|I wanted to convert my findings to one of the traditional
units for viscosity, either centipoises or Pascal-seconds or
Slugs/foot second, or degrees
MacMichael so I found this formula to help.
It is a modified configuration of Stoke's Law.
|The first viscosity I tried calculating was that of water.
I plugged my values for water in, including the density of the water, the density and the speed of the ball.
|A little math...|
|I converted the disparate units to centimeters, grams and seconds.|
|I cancelled out some centimeters on the top.|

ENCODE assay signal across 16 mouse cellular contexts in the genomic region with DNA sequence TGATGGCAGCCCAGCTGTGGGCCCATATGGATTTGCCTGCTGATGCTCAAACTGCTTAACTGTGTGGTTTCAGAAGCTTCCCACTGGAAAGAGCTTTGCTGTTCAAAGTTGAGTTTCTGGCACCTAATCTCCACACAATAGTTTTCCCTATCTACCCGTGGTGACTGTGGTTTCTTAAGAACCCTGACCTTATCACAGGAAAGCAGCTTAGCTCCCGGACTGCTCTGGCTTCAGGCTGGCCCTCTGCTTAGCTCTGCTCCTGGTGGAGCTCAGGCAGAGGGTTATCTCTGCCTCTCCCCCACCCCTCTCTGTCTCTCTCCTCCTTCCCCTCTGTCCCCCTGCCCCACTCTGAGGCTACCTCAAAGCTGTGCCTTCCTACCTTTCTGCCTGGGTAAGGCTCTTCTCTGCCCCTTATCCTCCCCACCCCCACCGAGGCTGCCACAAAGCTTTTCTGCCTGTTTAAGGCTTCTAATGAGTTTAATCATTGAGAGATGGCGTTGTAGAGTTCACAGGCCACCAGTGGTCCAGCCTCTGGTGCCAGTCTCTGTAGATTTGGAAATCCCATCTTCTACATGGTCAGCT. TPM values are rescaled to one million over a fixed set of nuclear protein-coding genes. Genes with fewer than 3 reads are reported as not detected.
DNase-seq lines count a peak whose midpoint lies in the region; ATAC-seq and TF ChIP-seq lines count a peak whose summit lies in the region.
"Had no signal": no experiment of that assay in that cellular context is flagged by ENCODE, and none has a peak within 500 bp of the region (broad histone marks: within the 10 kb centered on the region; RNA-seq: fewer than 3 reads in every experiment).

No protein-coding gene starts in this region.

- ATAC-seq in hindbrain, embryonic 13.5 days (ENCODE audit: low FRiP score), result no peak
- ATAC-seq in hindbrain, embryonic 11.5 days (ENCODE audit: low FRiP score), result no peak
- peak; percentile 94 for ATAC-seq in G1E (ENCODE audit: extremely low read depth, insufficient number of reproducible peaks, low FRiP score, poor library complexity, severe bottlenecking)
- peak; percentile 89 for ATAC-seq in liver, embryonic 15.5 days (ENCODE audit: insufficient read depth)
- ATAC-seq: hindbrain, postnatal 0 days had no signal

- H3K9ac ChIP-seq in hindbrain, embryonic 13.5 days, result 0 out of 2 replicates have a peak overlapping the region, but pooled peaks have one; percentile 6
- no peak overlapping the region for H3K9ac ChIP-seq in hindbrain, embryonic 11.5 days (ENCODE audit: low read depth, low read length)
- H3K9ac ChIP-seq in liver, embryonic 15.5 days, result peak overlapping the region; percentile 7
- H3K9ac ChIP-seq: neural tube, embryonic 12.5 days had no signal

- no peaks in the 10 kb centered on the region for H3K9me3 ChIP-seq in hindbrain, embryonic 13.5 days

|Close to an answer.
I got stuck at this point and consulted a real scientist & cockeyed.com supporter, John O'Meara at the Center for Astrophysics & Space Sciences at UCSD.
He was operating without the benefit of Goldschlager, but coaxed me forward in my calculations.
|Clearing more units.|
|I arrived triumphantly at an answer! 1.095 g/cm-s or 0.1
kg/m-s. This is the correct format for an answer, but the well-documented
viscosity of water is actually .001 kg/m-s.
John arrived at the same numbers and was as perplexed as I am.
I seem to be off by a factor of 100.
I used this technique to calculate the incorrect viscosity for the eleven other liquids too.
Back to viscosity page 1 2 3 | cockeyed science club | cockeyed home | Contact Rob | awesome viscosity converter at EngNet
Last updated March 9, 2003.